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A Comparative Analysis of the Economics and Logistical Requirements of Different Biomass Feedstock Types and Forms for Ethanol Production
Published by the American Society of Agricultural and Biological Engineers, St. Joseph, Michigan www.asabe.orgCitation: Applied Engineering in Agriculture. 26(5): 899-907. (doi: 10.13031/2013.41332) @2010
Authors: P. Krishnakumar, K. E. Ileleji
Keywords: Biomass, Pellets, Ethanol, Transport, Storage, Handling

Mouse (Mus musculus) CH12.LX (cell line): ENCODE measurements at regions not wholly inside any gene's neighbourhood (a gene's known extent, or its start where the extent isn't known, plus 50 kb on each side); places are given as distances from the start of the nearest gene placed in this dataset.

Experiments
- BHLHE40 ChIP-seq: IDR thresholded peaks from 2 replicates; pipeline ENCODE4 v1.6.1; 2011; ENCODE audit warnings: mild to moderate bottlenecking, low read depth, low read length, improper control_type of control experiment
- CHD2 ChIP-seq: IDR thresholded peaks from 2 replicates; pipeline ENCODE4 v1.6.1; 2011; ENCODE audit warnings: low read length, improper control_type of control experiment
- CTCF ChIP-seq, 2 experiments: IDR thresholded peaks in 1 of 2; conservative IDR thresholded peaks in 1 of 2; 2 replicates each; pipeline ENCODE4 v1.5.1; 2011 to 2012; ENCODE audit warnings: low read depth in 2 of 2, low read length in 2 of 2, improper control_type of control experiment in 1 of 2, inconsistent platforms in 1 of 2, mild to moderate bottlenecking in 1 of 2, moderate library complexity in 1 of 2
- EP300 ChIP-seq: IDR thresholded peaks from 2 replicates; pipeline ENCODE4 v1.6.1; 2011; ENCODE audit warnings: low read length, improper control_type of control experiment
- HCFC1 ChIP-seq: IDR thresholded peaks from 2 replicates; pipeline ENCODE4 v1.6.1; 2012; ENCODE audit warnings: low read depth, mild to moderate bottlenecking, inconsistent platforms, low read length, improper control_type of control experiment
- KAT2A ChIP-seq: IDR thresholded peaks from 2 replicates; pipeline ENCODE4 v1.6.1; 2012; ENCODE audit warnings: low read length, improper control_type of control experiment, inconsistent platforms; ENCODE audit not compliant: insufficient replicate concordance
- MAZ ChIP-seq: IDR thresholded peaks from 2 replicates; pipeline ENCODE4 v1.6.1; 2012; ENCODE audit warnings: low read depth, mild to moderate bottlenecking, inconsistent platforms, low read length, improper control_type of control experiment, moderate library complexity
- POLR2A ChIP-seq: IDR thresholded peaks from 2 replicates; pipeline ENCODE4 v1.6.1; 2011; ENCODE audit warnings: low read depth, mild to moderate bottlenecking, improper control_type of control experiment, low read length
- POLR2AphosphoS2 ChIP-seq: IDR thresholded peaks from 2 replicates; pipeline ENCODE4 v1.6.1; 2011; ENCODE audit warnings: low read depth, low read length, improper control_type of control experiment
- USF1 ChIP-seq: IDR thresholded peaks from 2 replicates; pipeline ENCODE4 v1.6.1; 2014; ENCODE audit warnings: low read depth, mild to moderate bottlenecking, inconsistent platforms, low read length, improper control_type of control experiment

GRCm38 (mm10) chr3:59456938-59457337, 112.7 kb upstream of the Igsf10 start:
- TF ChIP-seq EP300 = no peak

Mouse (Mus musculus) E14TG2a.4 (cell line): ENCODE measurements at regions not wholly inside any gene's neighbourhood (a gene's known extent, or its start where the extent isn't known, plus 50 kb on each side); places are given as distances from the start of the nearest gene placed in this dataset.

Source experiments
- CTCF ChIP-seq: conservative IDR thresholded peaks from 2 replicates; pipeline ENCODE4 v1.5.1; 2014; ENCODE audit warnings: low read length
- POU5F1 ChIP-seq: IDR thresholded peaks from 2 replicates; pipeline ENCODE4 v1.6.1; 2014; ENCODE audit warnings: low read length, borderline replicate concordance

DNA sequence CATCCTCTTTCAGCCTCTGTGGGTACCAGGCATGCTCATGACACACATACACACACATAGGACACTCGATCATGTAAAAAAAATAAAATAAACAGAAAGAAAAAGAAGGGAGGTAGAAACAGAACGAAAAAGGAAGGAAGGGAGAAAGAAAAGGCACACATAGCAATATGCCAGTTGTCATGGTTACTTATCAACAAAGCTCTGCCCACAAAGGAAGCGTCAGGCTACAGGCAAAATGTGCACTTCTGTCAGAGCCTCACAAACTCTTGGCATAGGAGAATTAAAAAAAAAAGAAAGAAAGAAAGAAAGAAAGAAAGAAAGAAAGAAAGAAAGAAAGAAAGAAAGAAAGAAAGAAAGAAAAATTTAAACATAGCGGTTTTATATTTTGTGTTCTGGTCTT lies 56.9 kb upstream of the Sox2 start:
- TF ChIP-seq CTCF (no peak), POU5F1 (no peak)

Bioenergy in the form of heat, power, and transportation fuels is one of the most sustainable renewable means that can meet our rapidly growing energy demands. While the technology and economics of transporting, storing, and handling grain for the production of ethanol is well developed and understood, commercial production of ethanol from cellulosic feedstocks is yet to be established. The primary objective of this study was to analyze the technical requirements and economics of transporting, storing, and handling lignocellulosic biomass feedstocks for the production of ethanol in five different plant sizes between 151.4 and 757.1 million liters per year (MLPY). The overall cost per liter of the feedstocks before conversion to ethanol was determined. The five feedstocks investigated were corn grain, bales of corn stover and switchgrass, and pellets of corn stover and switchgrass. The results of the spreadsheet analysis showed that among the biomass feedstocks considered, the cost per Mg of transporting switchgrass pellets was the least for bigger plant sizes and for smaller plant sizes the cost of transporting bales and pellets were comparable. Because of pelleting, the reduction in per Mg hauling cost increased from approximately 6%-7% for 378.5-MLPY plant to 9%- 10% for 757.1-MPLY plant. The storage cost per Mg of bales was almost three times that of pellets for plant sizes above 227.1MLPY. Of all the feedstock types, the total cost per liter of corn stover pellets before conversion to ethanol was the lowest for all ethanol plant sizes, including corn grain. The analysis showed that pellets could be economically beneficial to either green field cellulose ethanol plants or existing corn grain plants transitioning to commercial fuel ethanol production.(Download PDF) (Export to EndNotes)